Suddenly, much like the subject of their stories, a whole lot of stories have surfaced around insects. Or the massive wipeout they are facing. It's important that we understand why this matters.
In all the talk of environment damage, one of the most critical members of the ecosystem, insects, frequently get a raw deal. With the exception of bees, an ordinary person, if asked, would struggle to name any other insect that is ‘useful’. This narrative, where most insects are seen either as pests or as carriers of disease and germs, has ensured that the biggest extermination of species, happening all around us, has hardly got the attention it deserves. Unlike larger mammals like the Elephant, Tiger, Lion etc. Until now.
The Guardian, the BBC, even CNN have all placed these tiny members of our world under the lens this week. Why?
Because contrary to popular opinion or knowledge, insects, beyond the bees and the bumblebees, do play a vital role in the food chain. The warnings have been coming since 2017, when a study first identified a 75% decline in insect populations at German Nature Reserves, over a 27 year period. Even as this study remained of limited importance, due to its limitation to Germany, a larger global study suggest that 40% of insect species are going through ‘dramatic’ declines all over the world.
A new study published in the journal Biological Conservation, based on a review of 73 existing studies from around the world published over the past 13 years has stark news to share.
It posits that 40% of insect species all over the earth will be extinct over the next few decades. One-third of insect species are already classed as Endangered. Insects like Bees, Bumblebees and Beetles are the worst hit. Worse, some ‘undesirables’, namely houseflies and cockroaches will actually thrive further.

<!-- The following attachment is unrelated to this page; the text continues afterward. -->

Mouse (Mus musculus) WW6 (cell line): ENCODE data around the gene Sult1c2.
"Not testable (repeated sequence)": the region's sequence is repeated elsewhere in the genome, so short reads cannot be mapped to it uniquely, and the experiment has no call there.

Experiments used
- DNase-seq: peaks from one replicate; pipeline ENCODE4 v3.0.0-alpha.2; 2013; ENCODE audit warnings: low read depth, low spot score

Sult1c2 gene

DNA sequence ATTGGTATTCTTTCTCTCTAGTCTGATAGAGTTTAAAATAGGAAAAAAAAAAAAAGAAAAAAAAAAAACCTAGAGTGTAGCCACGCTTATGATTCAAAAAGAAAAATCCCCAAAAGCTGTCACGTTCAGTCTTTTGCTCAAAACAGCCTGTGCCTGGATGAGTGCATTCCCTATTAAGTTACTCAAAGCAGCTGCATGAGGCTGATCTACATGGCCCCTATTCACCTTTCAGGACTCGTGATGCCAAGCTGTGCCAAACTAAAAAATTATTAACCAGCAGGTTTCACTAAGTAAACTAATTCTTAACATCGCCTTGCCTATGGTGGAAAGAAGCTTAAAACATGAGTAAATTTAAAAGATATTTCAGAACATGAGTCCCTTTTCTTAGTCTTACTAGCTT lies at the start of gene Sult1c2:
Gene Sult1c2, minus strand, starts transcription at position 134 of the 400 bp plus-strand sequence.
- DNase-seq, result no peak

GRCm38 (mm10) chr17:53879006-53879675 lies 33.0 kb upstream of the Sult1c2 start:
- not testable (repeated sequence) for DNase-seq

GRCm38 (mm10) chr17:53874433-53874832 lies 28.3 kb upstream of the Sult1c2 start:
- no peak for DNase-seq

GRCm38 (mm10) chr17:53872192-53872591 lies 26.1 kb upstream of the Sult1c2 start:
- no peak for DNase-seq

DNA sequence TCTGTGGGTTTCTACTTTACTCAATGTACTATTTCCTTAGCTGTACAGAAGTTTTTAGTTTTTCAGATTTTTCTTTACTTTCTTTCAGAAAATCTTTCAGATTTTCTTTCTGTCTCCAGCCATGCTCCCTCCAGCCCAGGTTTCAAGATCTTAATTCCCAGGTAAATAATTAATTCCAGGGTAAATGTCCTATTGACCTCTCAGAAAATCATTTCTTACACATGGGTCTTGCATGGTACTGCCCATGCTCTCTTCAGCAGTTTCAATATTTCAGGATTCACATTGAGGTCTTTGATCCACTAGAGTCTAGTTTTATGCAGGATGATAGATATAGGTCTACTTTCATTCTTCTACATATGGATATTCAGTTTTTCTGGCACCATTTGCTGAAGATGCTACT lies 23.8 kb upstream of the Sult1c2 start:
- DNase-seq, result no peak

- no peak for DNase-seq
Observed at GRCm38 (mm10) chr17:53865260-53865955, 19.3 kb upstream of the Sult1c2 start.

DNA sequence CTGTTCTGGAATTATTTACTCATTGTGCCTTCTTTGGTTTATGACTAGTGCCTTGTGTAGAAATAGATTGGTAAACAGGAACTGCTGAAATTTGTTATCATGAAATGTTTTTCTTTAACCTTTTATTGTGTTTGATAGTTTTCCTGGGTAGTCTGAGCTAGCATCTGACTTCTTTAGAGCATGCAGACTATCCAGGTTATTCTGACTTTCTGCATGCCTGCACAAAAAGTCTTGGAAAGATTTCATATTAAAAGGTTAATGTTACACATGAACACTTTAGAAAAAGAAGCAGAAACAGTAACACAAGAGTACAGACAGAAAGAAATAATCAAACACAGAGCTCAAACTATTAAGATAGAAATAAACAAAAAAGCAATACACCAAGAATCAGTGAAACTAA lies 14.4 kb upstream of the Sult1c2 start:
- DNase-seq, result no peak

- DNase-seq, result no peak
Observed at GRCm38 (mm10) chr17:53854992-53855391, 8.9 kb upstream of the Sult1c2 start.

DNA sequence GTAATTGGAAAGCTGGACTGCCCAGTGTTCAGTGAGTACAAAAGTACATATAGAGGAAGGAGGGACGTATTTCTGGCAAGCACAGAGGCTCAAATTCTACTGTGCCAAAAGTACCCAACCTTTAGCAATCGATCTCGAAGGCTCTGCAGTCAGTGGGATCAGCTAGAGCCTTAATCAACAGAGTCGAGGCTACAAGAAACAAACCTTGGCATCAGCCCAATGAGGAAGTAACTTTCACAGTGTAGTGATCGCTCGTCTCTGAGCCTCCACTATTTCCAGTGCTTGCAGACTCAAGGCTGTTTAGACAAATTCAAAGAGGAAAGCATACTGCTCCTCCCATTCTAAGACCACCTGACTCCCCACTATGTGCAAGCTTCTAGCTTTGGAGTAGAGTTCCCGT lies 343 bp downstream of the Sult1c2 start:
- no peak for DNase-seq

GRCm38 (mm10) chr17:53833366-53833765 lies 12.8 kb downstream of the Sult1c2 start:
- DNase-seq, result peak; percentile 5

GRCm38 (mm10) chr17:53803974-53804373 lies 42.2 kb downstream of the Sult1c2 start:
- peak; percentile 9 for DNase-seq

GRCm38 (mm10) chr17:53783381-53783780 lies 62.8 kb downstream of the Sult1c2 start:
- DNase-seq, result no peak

This is because insects are linked to the chain in multiple ways. They provide food for smaller animals and mammals, which in turn, help keep the balance vis a vis other insects. With whole species being wiped out, multiple animals higher up on the food chain will also be affected. With 80% of wild plants dependent on them for pollination, and 60 % of birds, a species collapse will be catastrophic down the line.
With habitat loss and intensive farming the key reason for the wipeout, that leaves an open ground for ‘urban’ adapted insects like Houseflies and cockroaches to step up and multiply.
Climate change will only make it worse, with fast breeding insects able to adapt better. And guess what that includes? Mosquitoes. Already, countries with no previous history of mosquito borne diseases like are reporting cases regularly now. The US is already getting a crash course in Zika and Chikungunya since early this decade.
For countries in Asia, particularly India, data remains patchy at best, although local areas have reported wide changes in the fauna over the years, pointing to serious changes foot. Be it the disappearance of birds that depend on insects, or the proliferation of birds like pigeons to vermin levels, or even the hardy adaptation of parakeets to city life, much is changing.
What we do know of course is that India continues to allow the use of pesticides that have been banned in many other places in the world, and our use of fertilisers continues to be driven recklessly on the back of skewed subsidies. Damage to the soil at least is well documented from these depredations. But as of now, we have pretty much ignored the damage we have already done to the insect world here. Will it take a crisis to wake us up again?